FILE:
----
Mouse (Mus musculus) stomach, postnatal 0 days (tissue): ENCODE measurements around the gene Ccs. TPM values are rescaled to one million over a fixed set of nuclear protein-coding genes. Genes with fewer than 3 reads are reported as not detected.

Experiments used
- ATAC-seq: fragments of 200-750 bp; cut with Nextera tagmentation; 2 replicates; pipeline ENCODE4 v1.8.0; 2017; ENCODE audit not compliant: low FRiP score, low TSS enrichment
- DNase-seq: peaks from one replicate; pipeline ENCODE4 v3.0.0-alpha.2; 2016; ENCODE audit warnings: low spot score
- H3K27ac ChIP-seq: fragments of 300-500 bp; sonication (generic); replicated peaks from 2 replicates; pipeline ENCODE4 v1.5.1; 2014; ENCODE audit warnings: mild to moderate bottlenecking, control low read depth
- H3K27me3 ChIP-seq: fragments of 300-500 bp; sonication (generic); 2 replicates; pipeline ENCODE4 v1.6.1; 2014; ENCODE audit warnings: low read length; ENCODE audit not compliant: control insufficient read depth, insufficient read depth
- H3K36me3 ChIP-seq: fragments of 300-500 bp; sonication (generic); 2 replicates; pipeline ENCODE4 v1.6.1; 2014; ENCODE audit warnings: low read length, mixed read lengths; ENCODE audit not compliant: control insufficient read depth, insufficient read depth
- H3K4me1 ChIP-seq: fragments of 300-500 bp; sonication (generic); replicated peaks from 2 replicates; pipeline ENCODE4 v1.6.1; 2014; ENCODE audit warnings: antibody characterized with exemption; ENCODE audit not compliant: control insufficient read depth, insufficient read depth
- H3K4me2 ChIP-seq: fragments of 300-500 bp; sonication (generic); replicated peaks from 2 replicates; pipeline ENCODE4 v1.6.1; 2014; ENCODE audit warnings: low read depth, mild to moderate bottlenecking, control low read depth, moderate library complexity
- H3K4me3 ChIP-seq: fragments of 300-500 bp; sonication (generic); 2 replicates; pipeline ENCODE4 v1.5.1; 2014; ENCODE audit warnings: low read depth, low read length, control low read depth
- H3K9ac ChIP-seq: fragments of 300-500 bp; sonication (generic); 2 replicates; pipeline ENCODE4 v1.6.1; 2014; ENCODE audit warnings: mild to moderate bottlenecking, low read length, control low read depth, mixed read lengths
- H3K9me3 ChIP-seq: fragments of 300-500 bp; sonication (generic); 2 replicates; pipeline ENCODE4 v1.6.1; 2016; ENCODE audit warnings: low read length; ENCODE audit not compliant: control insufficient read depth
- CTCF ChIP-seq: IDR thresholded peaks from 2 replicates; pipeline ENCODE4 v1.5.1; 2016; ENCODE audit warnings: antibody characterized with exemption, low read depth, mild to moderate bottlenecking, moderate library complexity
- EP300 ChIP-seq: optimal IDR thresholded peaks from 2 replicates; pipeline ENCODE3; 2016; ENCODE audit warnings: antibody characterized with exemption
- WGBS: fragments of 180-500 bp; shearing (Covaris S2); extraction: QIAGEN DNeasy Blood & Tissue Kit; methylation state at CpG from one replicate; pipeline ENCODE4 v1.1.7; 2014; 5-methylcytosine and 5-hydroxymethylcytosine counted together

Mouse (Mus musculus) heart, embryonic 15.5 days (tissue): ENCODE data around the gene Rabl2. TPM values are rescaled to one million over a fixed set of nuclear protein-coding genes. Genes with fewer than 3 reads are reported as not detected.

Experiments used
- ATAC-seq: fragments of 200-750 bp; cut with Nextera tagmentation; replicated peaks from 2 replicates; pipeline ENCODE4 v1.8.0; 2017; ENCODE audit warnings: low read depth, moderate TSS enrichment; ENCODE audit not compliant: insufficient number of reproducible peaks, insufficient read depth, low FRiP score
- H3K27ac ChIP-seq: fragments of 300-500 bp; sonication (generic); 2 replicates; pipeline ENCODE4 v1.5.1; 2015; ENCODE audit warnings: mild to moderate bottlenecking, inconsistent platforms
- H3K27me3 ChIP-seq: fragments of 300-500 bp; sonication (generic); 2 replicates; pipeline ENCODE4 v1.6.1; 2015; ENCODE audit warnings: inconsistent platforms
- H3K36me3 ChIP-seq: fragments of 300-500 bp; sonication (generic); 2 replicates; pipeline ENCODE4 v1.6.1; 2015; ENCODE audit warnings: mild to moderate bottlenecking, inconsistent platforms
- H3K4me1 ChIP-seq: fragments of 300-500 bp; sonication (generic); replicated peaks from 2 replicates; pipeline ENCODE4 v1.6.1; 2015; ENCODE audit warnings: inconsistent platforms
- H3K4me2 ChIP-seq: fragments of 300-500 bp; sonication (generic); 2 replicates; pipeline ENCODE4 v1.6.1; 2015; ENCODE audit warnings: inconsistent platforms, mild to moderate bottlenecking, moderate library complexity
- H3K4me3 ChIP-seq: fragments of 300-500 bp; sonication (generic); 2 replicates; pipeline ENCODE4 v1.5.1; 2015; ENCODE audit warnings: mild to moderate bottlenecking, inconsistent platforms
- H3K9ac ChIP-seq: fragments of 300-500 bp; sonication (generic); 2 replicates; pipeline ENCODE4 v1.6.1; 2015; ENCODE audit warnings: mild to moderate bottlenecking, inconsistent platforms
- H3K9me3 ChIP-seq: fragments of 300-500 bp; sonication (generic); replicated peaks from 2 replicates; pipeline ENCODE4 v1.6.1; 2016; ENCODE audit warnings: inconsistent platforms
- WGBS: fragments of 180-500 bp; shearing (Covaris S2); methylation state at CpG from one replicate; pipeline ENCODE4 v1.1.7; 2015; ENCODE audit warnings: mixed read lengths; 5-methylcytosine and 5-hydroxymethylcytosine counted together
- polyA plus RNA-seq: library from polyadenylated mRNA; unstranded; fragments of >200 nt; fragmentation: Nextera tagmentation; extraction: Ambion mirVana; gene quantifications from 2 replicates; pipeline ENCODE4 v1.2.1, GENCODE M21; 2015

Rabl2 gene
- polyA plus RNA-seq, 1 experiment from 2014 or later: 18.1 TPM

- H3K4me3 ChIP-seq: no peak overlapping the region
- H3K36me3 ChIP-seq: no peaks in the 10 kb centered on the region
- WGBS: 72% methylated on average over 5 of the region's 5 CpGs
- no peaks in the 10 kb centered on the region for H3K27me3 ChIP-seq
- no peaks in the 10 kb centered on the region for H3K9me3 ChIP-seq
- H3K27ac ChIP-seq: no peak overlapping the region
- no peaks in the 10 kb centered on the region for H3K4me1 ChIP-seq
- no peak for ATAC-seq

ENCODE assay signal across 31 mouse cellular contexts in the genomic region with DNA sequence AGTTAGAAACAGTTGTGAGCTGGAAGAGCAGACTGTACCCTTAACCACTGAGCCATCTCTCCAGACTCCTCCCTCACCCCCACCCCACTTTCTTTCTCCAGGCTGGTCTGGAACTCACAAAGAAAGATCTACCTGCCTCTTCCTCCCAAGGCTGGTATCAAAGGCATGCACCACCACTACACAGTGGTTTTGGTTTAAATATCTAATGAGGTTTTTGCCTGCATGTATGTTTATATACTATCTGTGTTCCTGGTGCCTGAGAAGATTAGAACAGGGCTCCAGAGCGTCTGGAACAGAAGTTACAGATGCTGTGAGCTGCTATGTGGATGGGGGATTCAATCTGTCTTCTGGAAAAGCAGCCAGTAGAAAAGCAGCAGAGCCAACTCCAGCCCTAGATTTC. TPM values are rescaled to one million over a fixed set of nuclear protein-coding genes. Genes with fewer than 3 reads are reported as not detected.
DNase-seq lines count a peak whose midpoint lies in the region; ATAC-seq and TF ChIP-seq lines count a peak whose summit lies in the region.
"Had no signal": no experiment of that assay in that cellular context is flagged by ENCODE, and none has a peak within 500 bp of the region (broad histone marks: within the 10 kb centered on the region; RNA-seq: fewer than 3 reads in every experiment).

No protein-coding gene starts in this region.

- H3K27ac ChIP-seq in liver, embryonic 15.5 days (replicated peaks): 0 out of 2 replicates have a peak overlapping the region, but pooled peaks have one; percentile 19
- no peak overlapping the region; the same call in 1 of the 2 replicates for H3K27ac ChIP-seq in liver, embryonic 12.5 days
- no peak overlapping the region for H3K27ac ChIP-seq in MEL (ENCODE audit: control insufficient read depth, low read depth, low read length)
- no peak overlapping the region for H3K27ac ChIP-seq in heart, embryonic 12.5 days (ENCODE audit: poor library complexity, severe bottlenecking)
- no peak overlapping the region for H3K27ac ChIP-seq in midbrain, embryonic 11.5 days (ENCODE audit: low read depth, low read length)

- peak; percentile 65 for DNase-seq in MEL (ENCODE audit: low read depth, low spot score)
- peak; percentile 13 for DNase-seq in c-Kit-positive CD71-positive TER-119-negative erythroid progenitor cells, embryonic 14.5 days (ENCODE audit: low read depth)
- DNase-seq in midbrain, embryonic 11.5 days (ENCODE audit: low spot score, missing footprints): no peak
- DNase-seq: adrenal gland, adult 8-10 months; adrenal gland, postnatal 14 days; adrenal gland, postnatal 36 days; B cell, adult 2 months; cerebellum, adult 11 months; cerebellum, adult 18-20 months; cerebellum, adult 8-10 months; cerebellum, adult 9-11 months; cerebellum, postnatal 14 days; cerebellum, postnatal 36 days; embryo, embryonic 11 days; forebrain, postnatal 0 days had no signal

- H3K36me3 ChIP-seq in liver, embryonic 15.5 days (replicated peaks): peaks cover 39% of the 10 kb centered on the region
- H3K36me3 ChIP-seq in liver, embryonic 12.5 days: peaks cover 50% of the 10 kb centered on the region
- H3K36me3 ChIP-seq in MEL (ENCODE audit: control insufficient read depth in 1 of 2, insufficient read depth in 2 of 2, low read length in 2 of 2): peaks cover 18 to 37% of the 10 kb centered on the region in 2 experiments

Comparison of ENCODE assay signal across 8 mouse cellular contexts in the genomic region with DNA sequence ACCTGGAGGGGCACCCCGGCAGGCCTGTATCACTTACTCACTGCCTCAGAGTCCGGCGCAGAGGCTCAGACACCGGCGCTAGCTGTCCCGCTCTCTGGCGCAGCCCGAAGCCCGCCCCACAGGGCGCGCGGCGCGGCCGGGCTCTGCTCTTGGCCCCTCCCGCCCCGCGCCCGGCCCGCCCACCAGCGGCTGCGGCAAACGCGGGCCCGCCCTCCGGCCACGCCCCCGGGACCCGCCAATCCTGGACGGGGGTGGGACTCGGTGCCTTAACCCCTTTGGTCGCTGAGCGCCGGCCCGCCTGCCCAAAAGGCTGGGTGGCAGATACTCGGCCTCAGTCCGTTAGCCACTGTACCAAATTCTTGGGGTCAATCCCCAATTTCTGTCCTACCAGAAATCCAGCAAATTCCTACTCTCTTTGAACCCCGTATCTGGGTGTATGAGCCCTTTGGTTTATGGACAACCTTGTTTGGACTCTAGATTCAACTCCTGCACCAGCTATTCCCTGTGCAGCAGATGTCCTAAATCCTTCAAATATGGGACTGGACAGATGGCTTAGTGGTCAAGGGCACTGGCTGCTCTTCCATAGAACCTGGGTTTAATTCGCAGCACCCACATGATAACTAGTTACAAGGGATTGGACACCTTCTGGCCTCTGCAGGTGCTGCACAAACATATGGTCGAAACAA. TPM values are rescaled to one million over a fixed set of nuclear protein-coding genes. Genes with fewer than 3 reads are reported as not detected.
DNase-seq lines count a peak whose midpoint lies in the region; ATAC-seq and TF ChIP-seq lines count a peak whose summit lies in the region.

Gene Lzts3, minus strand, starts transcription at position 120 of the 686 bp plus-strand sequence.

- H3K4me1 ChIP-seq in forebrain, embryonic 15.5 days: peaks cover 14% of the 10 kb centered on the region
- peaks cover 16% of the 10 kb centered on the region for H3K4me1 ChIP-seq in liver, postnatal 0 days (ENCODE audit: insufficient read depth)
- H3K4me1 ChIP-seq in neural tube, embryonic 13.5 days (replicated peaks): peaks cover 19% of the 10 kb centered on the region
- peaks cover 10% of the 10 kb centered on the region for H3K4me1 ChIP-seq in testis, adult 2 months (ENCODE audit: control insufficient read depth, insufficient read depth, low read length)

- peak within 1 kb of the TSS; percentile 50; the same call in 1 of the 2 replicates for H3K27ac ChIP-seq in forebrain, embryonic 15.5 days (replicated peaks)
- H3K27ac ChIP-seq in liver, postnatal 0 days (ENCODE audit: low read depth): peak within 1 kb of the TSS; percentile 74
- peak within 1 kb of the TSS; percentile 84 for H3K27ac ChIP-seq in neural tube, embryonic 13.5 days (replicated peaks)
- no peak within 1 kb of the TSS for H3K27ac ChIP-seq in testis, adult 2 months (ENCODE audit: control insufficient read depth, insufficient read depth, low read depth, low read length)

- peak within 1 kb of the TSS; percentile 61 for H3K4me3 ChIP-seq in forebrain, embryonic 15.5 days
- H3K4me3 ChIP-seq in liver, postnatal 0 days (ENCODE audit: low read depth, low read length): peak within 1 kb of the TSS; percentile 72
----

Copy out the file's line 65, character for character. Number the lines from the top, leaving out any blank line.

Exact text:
- no peak within 1 kb of the TSS for H3K27ac ChIP-seq in testis, adult 2 months (ENCODE audit: control insufficient read depth, insufficient read depth, low read depth, low read length)